JULY 23, 2012
Tuesday morning, April 24, 2012. I am ridiculously excited. I am having lunch with Michelle Obama today. Well, me along with 2500 other guests. But still, I wake up thinking “what will I wear”? For my jacket lapel, my favorite button: “Obama 2008: My Vote Made History”
The First Lady is the guest speaker for “ Lunch with the Girls”, an annual event to benefit Girls Incorporated here in Omaha, Nebraska. Just two blocks away from our house, its North center is in the elementary school building that our daughter walked to for Kindergarten and first grade. The South center serves a neighborhood now made up predominantly of immigrant families. 80% of its members are girls from Somalia and the Sudan. The Girls Inc motto: “Inspiring girls to be strong, smart and bold”.
We are warned to expect “airport style security” so we are there plenty early with time to walk around, visit, and anticipate. We are 2500 people vibrating with excitement. It reminds me a little of the energy of the 2008 caucuses, when Nebraska Democratic voters assembled publically for the first time. There was hope. And it was public hope, not the hope of small private enclaves in a hostile red state. Eight years of greedy and ruthless materialism, warmongering and pandering to the wealthiest, had eroded the social safety net for all of us, but most of all for girls like these, growing up in a city with one of the worst rates of poverty for African American children, in the nation
There are huge video screens throughout the hall, and otherwise my view would be a pea-sized diorama — but we can all see this tall, graceful lady approach the stage.
“Rest yourselves, she says, sit down” – and there is IMMEDIATE compliance. It is the commanding and common sense voice of a good mother; the one not afraid to make use of her authority, and who will not abuse it; one who loves and knows she is loved. And she speaks to the girls, and only indirectly to the adults in their lives.
Girls Inc members are in charge of the day. Two girls, Muslim and Christian, offer the invocation. A mother and daughter share their family story of overcoming the crisis of family separation because of the mother’s drug abuse, and how the safe place at Girls Inc shored up the confidence of a vulnerable child. The First Lady is introduced by a Girls Inc member who is now a student at UNL. Girls stand behind her on risers, throughout her speech. Girls ask the questions. “Do you check out Sasha and Malia’s boyfriends before they can go out? (Yes, she answers, and does not add that so does the Secret Service) and “What advice can you give me to be as successful as you? (Go for the presidency, not the first lady spot) Why do you have a garden (For our family to eat healthy, just like you)
She speaks of the ordinary and the inspirational. Her campaign for children’s health, for basic good food and activity. She balances the messages of achievement – good grades, degrees, and professions – with the importance of our connectedness to one another – the good friend, the good daughter, the good neighbor; as good mothers teach, of manners, respect and civility.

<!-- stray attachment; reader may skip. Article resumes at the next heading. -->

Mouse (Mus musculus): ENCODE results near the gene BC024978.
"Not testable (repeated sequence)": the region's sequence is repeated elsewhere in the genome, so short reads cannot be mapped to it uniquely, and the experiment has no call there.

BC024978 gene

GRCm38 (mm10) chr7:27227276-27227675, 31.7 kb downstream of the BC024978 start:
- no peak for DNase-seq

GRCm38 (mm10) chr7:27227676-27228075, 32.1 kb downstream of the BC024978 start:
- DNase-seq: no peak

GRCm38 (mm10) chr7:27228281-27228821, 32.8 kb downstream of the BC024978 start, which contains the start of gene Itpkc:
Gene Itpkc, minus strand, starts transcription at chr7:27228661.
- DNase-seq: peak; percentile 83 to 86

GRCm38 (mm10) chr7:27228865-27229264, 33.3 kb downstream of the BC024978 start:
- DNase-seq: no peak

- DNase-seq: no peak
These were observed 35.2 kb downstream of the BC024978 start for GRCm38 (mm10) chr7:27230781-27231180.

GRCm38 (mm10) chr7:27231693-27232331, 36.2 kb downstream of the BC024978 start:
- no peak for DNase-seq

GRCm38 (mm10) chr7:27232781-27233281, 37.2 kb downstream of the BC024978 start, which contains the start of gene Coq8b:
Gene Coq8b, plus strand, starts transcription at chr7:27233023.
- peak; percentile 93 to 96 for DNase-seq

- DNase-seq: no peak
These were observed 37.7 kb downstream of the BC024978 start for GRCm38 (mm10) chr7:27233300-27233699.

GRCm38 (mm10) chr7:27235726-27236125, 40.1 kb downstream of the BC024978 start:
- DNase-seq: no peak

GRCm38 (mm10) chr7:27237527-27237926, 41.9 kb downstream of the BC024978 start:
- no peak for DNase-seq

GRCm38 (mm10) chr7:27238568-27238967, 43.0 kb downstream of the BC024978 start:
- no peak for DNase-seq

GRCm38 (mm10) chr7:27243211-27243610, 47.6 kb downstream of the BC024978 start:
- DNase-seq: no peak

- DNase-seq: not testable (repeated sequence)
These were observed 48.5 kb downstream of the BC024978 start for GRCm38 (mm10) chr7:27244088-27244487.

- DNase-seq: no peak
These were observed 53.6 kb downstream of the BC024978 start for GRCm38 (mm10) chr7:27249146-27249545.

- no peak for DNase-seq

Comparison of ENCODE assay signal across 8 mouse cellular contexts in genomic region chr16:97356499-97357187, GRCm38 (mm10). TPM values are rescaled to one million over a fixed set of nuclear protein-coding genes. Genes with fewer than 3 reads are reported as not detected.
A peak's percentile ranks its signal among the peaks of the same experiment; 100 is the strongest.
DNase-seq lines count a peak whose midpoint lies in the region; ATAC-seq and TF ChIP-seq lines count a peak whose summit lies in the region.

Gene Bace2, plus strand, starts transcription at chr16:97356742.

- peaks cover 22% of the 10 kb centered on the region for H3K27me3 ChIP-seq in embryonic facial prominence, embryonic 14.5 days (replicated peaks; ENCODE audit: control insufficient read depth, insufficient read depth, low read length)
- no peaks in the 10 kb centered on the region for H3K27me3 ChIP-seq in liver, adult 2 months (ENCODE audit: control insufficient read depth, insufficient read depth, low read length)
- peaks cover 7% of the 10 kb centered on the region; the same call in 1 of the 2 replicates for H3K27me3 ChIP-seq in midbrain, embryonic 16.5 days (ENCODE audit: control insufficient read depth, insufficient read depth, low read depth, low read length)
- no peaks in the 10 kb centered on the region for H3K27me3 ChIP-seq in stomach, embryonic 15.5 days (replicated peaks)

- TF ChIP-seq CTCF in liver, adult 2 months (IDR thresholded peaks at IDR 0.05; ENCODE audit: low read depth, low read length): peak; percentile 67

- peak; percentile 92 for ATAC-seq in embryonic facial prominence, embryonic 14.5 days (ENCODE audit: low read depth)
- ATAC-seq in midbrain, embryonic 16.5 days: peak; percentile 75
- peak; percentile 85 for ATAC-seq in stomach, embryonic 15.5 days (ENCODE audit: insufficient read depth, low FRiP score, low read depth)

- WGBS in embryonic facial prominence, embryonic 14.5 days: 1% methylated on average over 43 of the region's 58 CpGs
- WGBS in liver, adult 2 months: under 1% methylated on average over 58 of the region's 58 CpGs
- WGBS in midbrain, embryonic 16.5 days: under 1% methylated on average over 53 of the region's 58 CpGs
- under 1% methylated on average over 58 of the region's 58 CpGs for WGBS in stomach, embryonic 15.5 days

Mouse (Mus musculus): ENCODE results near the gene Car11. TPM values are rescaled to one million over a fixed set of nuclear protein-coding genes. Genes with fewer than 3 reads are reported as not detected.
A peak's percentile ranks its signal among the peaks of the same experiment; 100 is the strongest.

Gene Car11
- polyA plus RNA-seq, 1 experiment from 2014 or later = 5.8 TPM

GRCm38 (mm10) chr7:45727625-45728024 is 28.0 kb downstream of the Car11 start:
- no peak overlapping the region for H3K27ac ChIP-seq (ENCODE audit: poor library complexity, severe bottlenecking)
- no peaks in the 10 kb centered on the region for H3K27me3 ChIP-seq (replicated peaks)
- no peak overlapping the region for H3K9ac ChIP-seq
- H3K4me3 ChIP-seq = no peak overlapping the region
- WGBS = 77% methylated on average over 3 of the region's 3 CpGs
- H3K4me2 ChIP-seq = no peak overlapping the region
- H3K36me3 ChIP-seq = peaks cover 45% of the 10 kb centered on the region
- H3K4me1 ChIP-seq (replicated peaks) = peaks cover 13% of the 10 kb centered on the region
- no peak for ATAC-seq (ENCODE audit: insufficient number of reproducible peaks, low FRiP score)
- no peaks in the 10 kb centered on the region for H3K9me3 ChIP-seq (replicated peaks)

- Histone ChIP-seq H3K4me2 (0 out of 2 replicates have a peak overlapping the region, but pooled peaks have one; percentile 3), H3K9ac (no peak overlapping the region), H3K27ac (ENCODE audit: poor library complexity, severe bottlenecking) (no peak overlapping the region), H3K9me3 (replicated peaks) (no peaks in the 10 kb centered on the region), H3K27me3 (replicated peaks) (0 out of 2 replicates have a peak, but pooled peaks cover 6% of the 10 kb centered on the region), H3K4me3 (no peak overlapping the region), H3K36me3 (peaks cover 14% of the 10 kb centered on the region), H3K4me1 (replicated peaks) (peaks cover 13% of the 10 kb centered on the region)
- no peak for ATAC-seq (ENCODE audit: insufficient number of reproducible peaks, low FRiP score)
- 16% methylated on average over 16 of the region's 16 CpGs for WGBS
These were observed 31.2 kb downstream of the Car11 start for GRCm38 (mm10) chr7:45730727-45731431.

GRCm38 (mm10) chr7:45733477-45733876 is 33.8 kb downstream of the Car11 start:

Her small and personal message to these girls, of encouragement, is a large message as well; links the successes of their small lives to the well being of all of us:
“It couldn’t be more clear”, she says. “The success of our economy and the success of our country is directly tied to the success of women”.
It echoes the lines of the one hundred year old labor ballad Bread and Roses, written at the time of the Lawrence textile factory fire:
As we go marching, marching, in the beauty of the day,
A million darkened kitchens, a thousand mill lofts gray,
Are touched with all the radiance that a sudden sun discloses,
For the people hear us singing: Bread and Roses! Bread and Roses!
As we go marching, marching, we battle too for men,
For they are women’s children, and we mother them again.
Our lives shall not be sweated from birth until life closes;
Hearts starve as well as bodies; give us bread, but give us roses.
As we go marching, marching, unnumbered women dead
Go crying through our singing their ancient call for bread.
Small art and love and beauty their drudging spirits knew.
Yes, it is bread we fight for, but we fight for roses too.
As we go marching, marching, we bring the greater days,
The rising of the women means the rising of the race….
I just thought we might have made a little more progress since 1912.
It is mind blowing to have seen the backlash against women in the last four years. Girls like these, women like us, with brains and courage, as objects of hatred and fear. Who would have expected that contraception would be threatened in the year 2012, as it was a hundred years ago? In the 21st Century, who could have imagined a congressional hearing of male only “experts” on women’s health? The degree to which we have seen Intrusive and hateful legislation restricting abortion? Health care for all construed as socialism?
All emanating from fear and hatred of strong smart and bold girls like these, poor and immigrant; women like these, like us, who are here today, whose power is immeasurable.
Ann Romney, to the back of the line please.
Leave a Reply